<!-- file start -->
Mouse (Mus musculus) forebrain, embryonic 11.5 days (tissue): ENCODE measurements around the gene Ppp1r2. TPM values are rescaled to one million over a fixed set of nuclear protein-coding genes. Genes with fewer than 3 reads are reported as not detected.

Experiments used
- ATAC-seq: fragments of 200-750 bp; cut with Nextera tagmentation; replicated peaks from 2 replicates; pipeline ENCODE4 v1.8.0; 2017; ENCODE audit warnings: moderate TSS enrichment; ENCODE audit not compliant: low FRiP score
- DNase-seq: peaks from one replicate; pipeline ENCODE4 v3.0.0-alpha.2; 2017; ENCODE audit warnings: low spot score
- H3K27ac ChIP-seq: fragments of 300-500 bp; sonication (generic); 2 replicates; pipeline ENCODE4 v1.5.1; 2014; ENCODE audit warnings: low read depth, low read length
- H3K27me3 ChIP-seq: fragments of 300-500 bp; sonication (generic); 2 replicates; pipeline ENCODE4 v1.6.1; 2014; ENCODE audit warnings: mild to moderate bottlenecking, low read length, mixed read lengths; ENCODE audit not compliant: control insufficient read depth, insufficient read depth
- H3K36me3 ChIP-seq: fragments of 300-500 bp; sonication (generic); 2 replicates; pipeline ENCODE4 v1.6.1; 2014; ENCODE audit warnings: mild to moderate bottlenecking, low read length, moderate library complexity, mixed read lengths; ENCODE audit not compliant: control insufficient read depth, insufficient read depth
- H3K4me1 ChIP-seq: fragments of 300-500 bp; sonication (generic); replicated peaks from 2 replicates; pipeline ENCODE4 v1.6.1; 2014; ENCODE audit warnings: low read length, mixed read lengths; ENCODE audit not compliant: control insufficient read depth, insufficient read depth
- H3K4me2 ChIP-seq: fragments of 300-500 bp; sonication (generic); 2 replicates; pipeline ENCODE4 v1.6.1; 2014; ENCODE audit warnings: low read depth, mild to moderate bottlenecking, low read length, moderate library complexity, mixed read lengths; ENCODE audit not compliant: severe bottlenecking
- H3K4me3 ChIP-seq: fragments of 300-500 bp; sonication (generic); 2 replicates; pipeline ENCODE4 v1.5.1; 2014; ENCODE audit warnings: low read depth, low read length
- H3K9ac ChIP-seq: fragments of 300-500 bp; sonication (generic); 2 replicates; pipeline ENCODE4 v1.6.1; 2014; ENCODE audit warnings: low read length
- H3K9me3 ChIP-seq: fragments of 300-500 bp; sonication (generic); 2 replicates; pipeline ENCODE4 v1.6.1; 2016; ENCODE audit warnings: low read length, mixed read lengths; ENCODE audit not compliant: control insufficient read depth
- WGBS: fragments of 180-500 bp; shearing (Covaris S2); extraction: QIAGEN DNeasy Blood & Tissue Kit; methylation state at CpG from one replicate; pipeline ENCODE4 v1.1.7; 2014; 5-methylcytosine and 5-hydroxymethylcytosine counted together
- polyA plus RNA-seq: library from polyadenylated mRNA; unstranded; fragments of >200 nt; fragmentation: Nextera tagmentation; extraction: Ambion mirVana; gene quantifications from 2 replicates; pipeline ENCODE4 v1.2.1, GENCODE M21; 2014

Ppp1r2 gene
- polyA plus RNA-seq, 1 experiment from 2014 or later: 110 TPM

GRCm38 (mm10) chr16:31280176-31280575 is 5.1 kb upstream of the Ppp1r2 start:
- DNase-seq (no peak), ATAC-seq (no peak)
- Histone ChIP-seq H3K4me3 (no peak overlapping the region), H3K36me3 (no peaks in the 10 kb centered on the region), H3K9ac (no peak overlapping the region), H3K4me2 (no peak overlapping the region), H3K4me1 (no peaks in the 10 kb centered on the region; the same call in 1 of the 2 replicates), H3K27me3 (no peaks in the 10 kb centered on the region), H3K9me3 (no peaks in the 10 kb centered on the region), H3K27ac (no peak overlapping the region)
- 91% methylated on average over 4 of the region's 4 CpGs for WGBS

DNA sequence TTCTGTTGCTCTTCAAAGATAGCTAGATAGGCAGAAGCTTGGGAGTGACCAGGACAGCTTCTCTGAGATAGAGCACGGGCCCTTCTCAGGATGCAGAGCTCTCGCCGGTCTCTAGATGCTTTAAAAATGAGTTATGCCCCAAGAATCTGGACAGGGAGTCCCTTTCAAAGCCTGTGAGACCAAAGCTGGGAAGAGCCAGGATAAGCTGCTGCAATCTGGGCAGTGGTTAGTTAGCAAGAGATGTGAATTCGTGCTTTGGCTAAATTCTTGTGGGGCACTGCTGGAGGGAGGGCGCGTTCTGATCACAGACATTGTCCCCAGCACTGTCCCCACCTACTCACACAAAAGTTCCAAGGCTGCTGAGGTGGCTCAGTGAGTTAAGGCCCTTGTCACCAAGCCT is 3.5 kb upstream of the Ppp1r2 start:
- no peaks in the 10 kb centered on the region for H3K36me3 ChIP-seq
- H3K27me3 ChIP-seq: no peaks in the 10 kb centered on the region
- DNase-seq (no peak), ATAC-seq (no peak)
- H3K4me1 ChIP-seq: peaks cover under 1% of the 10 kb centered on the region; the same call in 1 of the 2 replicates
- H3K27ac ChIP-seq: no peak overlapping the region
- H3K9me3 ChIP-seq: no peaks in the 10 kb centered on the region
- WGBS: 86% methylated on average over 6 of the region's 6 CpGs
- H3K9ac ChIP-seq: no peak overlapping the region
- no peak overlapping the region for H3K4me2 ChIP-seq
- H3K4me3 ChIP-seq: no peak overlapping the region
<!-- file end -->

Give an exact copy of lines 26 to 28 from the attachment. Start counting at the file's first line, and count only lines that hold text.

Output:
- H3K27ac ChIP-seq: no peak overlapping the region
- H3K9me3 ChIP-seq: no peaks in the 10 kb centered on the region
- WGBS: 86% methylated on average over 6 of the region's 6 CpGs